Toggle Main Menu Toggle Search

Open Access padlockePrints

Cost-effectiveness of pharmacogenetic-guided dosing of warfarin in the United Kingdom and Sweden

Lookup NU author(s): Professor Farhad Kamali

Downloads

Full text for this publication is not currently held within this repository. Alternative links are provided below where available.


Abstract

We aimed to assess the cost-effectiveness of pharmacogenetic-guided dosing of warfarin in patients with atrial fibrillation (AF) in the United Kingdom and Sweden. Data from EU-PACT, a randomized controlled trial in newly diagnosed AF patients, were used to model the incremental costs per quality-adjusted life-year (QALY) gained by pharmacogenetic-guided warfarin dosing versus standard treatment over a lifetime horizon. Incremental lifetime costs were 26 and 382 Swedish kronor (SEK) and incremental QALYs were 0.0039 and 0.0015 in the United Kingdom and Sweden, respectively. The corresponding incremental cost-effectiveness ratios (ICERs) were 6 702 and 253 848 SEK per QALY gained. The ICER was below the willingness-to-pay threshold of 20 000 per QALY gained in 93% of the simulations in the United Kingdom and below 500 000 SEK in 67% of the simulations in Sweden. Our data suggest that pharmacogenetic-guided dosing of warfarin is a cost-effective strategy to improve outcomes of patients with AF treated with warfarin in the United Kingdom and in Sweden.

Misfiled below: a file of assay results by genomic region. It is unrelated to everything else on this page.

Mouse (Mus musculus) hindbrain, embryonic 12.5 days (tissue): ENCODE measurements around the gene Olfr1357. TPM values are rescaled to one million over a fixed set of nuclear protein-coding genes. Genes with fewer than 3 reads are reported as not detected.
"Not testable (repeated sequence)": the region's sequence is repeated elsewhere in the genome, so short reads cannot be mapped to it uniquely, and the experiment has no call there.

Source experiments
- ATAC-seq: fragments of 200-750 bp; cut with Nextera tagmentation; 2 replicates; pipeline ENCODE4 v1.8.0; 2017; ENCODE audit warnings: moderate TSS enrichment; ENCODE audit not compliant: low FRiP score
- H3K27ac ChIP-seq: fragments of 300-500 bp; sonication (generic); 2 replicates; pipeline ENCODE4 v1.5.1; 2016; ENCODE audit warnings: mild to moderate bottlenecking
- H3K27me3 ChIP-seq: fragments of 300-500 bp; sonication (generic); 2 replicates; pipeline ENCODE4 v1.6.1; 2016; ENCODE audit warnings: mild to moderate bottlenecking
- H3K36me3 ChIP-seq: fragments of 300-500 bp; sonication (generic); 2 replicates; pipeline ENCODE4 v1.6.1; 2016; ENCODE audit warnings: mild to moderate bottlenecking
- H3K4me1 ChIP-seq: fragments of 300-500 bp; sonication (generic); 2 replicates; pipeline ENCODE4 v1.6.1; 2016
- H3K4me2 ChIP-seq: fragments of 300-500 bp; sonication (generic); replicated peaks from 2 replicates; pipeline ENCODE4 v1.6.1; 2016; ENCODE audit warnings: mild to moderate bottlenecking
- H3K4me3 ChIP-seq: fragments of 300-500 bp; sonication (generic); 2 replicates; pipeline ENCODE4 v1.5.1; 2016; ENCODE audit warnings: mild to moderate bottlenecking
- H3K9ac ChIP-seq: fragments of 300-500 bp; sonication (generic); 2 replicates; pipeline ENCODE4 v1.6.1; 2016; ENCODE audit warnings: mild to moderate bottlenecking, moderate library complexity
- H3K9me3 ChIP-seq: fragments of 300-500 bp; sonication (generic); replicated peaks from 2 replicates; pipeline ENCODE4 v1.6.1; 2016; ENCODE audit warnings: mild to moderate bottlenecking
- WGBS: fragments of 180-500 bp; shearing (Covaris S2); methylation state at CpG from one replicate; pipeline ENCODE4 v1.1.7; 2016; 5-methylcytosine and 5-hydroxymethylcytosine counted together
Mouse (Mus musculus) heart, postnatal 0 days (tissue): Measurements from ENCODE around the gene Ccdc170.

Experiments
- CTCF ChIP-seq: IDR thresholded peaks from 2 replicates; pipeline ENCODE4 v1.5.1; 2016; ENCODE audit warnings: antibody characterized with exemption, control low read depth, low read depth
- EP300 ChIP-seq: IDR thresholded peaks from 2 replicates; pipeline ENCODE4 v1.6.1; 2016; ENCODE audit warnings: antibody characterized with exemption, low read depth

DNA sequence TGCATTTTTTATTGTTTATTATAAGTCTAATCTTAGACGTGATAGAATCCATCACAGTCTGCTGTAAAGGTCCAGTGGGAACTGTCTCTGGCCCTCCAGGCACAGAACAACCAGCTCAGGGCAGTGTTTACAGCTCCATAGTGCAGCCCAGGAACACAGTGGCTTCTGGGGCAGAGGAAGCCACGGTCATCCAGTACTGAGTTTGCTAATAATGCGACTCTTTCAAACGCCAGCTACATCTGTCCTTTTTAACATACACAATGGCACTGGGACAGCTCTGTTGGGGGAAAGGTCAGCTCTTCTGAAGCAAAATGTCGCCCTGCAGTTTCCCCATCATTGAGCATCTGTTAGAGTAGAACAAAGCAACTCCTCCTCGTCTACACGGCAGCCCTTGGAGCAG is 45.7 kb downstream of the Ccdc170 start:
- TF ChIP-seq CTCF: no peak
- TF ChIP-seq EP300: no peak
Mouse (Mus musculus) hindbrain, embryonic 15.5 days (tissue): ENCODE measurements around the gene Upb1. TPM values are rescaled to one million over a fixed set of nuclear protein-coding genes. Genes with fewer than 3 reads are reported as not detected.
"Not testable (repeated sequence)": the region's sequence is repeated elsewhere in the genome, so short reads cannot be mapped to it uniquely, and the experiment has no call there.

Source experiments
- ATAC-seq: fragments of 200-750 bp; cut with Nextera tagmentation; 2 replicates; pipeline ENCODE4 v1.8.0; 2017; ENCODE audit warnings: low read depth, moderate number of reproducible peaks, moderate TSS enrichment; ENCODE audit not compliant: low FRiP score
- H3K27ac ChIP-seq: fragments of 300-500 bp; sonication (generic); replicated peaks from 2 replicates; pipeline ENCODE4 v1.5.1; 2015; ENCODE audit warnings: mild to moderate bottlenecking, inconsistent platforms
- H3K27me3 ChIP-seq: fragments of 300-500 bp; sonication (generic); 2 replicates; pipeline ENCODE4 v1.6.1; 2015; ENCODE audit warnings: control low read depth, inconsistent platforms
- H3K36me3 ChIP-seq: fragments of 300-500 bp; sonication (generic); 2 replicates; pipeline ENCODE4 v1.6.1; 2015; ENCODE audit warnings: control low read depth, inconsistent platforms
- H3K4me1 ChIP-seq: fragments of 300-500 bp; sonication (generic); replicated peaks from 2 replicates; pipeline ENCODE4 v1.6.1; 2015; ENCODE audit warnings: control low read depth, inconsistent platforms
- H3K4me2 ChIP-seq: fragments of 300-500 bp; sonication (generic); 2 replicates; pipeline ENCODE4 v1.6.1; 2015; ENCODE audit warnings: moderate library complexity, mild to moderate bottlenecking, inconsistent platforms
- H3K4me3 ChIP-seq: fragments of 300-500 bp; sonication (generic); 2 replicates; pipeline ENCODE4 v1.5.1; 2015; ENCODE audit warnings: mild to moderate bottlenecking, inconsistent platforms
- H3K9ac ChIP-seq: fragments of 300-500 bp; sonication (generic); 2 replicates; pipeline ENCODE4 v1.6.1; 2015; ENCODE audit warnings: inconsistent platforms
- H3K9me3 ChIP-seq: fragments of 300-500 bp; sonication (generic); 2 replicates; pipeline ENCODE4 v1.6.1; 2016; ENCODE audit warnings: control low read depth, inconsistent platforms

Publication metadata

Author(s): Verhoef TI, Redekop WK, Langenskiold S, Kamali F, Wadelius M, Burnside G, Maitland-van der Zee AH, Hughes DA, Pirmohamed M

Publication type: Article

Publication status: Published

Journal: Pharmacogenomics Journal

Year: 2016

Volume: 16

Issue: 5

Pages: 478-484

Print publication date: 01/10/2016

Online publication date: 07/06/2016

Acceptance date: 02/05/2016

ISSN (print): 1470-269X

ISSN (electronic): 1473-1150

Publisher: Nature Publishing Group

URL: http://dx.doi.org/10.1038/tpj.2016.41

DOI: 10.1038/tpj.2016.41


Altmetrics

Altmetrics provided by Altmetric


Actions

Find at Newcastle University icon    Link to this publication


Share